Our son was diagnosed with autism in November of 2019. This was after a lengthy process which entailed both time and cost (we did make the difficult decision to have a private assessment done, as the wait for a public health assessment was over a yearlong). He is currently 3 years old. We searched extensively for a team that comprised of both speech therapist and behavior consultant. These specialists are high in demand and are not easy to find. Fortunately, after a few months, we found a team of professionals and had formal assessments conducted earlier this year. Once the assessments took place, we had to wait for the right Behavior Interventionists (BIs) to be found. The BIs began to work with our son one on one in February of 2020.
In mid-March, they were forced to stop working with our son due to social distancing measures that were put in place by provincial health authorities. It is agonizing as a parent to worry about finding your child the right type of help and support. It is even more agonizing to discover that the support is quickly taken away due to circumstances beyond our control.
The one silver lining here is that with the help of technology or telehealth, we have been able to work on creating some goals and objectives for my son with the help of our Behaviour Consultant and Speech Therapist. These are not the same goals or objectives as those that would have been provided in person. The therapy is scaled back because they rely on me, as the primary caregiver, to assist him and to be trained on various techniques and approaches. I am by no means a specialist in this area. This requires time, practice, and trial and error. I have decided to work part time so that I can provide this support to my son and look after my daughter at the same time. However, despite these efforts, my son is nowhere close to the minimum of 25 hours of therapies that is recommended by specialists for children under the age of 6.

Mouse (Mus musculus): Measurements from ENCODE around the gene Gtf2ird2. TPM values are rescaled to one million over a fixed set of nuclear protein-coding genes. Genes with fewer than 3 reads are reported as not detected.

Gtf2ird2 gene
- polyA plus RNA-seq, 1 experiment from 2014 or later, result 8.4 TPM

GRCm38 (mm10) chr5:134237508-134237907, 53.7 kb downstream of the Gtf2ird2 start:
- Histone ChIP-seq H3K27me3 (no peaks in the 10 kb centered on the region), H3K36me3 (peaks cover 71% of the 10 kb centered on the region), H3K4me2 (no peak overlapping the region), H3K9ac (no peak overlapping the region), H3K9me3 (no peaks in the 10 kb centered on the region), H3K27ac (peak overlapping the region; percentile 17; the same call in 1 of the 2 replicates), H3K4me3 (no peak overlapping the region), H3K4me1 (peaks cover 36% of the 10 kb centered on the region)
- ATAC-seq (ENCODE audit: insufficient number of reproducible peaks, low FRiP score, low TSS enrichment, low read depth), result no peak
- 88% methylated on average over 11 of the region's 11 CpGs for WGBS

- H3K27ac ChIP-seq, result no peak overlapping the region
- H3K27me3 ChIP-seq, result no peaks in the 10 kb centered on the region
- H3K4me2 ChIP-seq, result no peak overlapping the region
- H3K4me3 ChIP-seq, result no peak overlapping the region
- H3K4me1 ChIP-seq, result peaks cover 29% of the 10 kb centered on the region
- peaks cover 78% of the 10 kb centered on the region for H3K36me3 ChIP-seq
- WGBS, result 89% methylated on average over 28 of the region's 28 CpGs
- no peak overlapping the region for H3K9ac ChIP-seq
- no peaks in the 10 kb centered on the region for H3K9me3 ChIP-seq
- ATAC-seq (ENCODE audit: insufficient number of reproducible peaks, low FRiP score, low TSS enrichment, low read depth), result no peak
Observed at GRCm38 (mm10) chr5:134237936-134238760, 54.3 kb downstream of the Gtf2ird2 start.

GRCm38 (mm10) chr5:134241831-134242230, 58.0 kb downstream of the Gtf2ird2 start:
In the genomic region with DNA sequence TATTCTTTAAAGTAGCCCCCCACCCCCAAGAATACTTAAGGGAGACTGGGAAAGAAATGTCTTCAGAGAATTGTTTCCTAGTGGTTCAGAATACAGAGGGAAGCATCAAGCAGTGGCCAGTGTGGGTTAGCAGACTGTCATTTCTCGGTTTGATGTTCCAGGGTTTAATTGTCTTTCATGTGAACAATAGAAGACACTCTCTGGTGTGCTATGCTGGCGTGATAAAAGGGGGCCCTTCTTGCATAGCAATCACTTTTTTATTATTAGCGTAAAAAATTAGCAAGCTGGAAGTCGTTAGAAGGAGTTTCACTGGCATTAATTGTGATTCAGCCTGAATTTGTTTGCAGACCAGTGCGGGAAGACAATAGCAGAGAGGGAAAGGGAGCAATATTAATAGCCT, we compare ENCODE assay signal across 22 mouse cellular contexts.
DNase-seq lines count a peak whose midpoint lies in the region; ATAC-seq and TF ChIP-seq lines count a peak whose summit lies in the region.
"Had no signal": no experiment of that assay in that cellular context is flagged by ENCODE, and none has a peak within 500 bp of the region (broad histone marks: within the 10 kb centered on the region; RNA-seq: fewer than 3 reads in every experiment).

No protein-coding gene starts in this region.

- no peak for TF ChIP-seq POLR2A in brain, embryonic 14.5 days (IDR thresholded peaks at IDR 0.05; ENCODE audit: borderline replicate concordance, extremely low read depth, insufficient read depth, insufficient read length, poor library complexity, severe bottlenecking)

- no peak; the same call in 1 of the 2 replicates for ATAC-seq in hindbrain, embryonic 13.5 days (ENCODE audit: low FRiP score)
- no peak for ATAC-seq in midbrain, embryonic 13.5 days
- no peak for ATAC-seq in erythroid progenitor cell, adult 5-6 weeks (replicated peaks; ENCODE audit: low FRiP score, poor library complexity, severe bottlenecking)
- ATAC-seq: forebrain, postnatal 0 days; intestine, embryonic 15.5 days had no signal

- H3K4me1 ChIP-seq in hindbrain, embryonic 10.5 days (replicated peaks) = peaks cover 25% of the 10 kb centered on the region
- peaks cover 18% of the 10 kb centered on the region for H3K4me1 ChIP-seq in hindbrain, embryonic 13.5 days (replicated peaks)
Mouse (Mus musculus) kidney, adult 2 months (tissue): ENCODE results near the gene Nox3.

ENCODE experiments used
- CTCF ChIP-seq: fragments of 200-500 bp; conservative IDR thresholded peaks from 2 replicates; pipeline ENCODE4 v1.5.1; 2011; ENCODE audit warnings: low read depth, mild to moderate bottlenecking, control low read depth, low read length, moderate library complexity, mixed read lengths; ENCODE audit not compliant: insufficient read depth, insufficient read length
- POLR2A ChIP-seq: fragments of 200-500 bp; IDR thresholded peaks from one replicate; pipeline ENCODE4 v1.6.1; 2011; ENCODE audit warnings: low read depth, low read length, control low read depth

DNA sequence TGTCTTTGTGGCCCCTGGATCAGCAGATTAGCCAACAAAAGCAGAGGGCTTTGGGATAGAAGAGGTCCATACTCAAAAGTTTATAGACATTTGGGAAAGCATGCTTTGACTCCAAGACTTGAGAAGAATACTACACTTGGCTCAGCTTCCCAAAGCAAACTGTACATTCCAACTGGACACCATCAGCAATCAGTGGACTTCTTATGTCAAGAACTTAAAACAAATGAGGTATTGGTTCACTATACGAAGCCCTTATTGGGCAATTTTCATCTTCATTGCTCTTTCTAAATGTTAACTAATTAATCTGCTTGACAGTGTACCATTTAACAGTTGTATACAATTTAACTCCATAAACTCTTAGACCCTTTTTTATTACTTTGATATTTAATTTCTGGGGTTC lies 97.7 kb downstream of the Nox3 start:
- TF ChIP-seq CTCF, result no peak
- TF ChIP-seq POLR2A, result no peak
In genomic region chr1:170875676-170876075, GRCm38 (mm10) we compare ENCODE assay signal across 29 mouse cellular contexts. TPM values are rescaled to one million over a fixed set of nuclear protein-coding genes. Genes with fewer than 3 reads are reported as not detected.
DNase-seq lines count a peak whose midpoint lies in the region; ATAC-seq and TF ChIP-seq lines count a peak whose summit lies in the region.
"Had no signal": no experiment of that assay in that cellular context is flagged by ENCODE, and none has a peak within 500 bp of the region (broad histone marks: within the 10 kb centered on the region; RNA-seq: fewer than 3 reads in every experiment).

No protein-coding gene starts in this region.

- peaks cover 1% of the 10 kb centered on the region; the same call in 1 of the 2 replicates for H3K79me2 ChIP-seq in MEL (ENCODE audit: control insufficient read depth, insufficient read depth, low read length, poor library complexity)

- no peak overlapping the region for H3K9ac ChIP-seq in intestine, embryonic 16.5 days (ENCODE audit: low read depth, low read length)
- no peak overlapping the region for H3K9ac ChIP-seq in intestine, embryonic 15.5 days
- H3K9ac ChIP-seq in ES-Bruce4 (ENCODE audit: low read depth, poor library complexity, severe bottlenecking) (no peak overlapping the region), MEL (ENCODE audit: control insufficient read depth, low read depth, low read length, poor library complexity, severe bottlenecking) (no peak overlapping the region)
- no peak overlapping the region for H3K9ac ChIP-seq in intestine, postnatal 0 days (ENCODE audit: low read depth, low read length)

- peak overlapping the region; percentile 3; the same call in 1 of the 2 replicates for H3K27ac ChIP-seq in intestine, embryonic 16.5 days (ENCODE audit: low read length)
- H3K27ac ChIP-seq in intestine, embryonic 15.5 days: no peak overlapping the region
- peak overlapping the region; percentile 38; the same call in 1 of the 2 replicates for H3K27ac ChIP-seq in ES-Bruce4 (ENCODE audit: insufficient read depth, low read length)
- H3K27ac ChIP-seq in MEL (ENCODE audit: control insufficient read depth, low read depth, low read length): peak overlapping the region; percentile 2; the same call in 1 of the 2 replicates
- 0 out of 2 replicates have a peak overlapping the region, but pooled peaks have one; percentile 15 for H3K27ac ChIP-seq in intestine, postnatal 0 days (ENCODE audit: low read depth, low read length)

These are incredibly challenging times for most individuals in British Columbia, especially families with children that have medical or health challenges. We do not know how long this pandemic will last and we do not know when we can resume in‐person therapies that we previously relied on. I urge the Ministry of Children and Family Services to reconsider their decision by either allowing children to be able to exhaust the funding that is available to them and then apply for the next funding cycle to begin. Or if this is not possible, roll the funding over to the next billing cycle so that children have more time to be able to get the necessary intervention using the autism funding.